Thursday, January 05, 2012

Montana Judges Stare Down Corporatist US Supreme Court, Reject "Citizens United."

Judges of Montana's Supreme Court have defied the US Supreme Court and refused to apply the perverse Citizens United decision in their state.   The court upheld Montana's right to regulate how corporations can raise and spend money for political purposes.

One judge dissented, Justice James Nelson, holding (properly) that Montana was obliged to follow the USSC precedent but left no doubt that the Citizens United decision was utterly rancid:

While, as a member of this Court, I am bound to follow Citizens United, I do not have to agree with the [U.S.] Supreme Court’s decision. And, to be absolutely clear, I do not agree with it. For starters, the notion that corporations are disadvantaged in the political realm is unbelievable. Indeed, it has astounded most Americans. The truth is that corporations wield enormous power in Congress and in state legislatures. It is hard to tell where government ends and corporate America begins: the transition is seamless and overlapping.”

 “It should be noted that the Montana Corrupt Practices Act was adopted in 1912 at a time when the country’s focus was on preventing political corruption, not on protecting corporate influence,” wrote Nelson, later in his dissent.

"...the [majority] ruling quoted a fund-raising brochure that said, “If you decide to support this program, no politician, no bureaucrat, and no radical environmentalist will ever know you made this program possible.” The group also is involved in a third suit challenging the state’s campaign spending disclosure law.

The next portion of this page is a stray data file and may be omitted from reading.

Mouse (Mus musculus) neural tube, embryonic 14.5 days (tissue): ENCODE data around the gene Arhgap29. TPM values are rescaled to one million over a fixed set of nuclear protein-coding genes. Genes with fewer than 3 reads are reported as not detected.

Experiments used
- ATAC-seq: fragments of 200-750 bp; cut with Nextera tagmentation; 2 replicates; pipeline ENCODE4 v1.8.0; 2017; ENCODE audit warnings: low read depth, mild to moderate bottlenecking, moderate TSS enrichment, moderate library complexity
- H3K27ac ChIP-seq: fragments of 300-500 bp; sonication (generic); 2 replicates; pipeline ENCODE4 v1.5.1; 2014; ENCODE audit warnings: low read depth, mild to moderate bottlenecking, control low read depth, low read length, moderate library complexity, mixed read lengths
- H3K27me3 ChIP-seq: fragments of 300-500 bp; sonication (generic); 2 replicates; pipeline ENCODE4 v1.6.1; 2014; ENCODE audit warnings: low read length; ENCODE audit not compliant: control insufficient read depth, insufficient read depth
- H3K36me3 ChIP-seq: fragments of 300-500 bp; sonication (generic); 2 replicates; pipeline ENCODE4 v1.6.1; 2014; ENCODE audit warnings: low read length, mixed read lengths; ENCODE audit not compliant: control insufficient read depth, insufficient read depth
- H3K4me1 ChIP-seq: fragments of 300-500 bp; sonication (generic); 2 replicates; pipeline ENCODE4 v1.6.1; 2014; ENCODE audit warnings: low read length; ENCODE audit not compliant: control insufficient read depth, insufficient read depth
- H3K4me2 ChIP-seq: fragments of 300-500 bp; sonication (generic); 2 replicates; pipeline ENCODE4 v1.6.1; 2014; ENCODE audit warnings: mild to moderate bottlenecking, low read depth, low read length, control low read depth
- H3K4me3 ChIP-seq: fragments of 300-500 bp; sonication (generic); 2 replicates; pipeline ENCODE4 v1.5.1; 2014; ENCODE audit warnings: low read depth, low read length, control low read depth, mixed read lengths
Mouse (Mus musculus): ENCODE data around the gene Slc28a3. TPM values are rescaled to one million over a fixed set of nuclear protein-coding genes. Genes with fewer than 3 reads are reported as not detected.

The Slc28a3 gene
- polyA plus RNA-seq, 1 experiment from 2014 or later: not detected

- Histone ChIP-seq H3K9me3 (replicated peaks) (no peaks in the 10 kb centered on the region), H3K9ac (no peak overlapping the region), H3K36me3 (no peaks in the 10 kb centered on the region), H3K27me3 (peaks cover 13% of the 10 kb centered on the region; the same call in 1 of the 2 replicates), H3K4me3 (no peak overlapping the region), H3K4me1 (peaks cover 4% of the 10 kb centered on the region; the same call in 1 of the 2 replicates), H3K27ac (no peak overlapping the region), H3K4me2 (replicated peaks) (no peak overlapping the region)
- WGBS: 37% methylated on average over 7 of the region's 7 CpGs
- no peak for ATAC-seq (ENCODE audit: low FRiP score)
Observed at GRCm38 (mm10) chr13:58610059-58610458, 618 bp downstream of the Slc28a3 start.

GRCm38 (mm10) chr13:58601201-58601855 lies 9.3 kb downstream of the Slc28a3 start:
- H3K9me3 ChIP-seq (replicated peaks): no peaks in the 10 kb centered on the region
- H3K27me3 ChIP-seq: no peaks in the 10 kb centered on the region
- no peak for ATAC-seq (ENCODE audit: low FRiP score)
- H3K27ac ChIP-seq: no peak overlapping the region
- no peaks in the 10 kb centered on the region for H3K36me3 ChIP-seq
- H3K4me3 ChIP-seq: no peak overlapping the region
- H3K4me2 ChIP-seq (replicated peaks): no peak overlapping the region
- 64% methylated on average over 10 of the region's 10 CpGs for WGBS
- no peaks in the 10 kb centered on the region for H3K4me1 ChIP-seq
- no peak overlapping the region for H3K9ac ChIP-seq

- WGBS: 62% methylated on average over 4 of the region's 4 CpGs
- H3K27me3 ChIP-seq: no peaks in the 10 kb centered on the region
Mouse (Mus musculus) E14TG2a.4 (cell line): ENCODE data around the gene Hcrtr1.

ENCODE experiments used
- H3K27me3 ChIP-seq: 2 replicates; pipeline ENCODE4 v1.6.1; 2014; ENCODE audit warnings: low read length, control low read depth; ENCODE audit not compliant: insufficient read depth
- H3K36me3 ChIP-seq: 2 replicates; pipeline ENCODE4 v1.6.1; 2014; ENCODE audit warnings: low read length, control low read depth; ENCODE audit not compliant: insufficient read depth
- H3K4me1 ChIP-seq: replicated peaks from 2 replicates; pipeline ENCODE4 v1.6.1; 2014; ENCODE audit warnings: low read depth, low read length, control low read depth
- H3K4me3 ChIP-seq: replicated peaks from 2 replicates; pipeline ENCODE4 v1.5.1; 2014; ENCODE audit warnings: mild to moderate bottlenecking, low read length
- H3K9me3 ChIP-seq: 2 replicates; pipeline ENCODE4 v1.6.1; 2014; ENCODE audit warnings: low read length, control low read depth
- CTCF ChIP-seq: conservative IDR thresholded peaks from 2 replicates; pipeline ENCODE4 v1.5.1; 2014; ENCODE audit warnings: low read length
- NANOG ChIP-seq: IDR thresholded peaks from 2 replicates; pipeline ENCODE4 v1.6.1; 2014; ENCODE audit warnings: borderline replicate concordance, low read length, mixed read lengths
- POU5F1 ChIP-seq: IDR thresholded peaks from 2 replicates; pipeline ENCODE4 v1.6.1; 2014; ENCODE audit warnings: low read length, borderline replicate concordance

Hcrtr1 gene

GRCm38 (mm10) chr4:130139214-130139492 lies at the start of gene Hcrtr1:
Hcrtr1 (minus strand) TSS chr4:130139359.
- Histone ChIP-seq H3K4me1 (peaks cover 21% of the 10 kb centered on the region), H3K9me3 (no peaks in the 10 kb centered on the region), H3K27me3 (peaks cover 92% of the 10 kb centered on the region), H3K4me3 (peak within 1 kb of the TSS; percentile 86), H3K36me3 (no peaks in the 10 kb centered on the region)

“'We take note that Western Tradition appears to be engaged in a multi-front attack on both contribution restrictions and the transparency that accompanies campaign disclosure requirements,' the Court said, adding in a footnote that the Montana Commissioner of Political Practices called the group a “sham” because it failed to register with the state, and refused to disclose the sources of its funds or its spending—as required by law."

The decision sets the stage for the US Supreme Court to stand its ground and reaffirm the establishment of corporatism as the dominant force in American politics.   If it does it will also confirm that the US Supreme Court is itself rotten to the core.

For those blessedly spared the drudgery of corporate law, corporations were initially granted status as persons for specific purposes necessary for commerce.   Their personhood was termed a "legal fiction."  As notional persons they had capacity to hold property, enter into contracts, sue and be sued in courts of law.  The rights granted corporations were inherently commercial, not political.   Every starry-eyed law student understands this and so do all the judges on the United States Supreme Court.   Their decision in Citizens United was intellectual dishonesty bordering on perfidy, a trampling of the rights of the American people in order to unjustifiably elevate the rights of American corporatism.  As one of the Occupy Wall Street protesters observed, a corporation shouldn't be accepted as a person until Texas begins executing them.

1 comment:

crf said...

Executing them? If they're people, how about subjecting them to taxes at the Personal rate?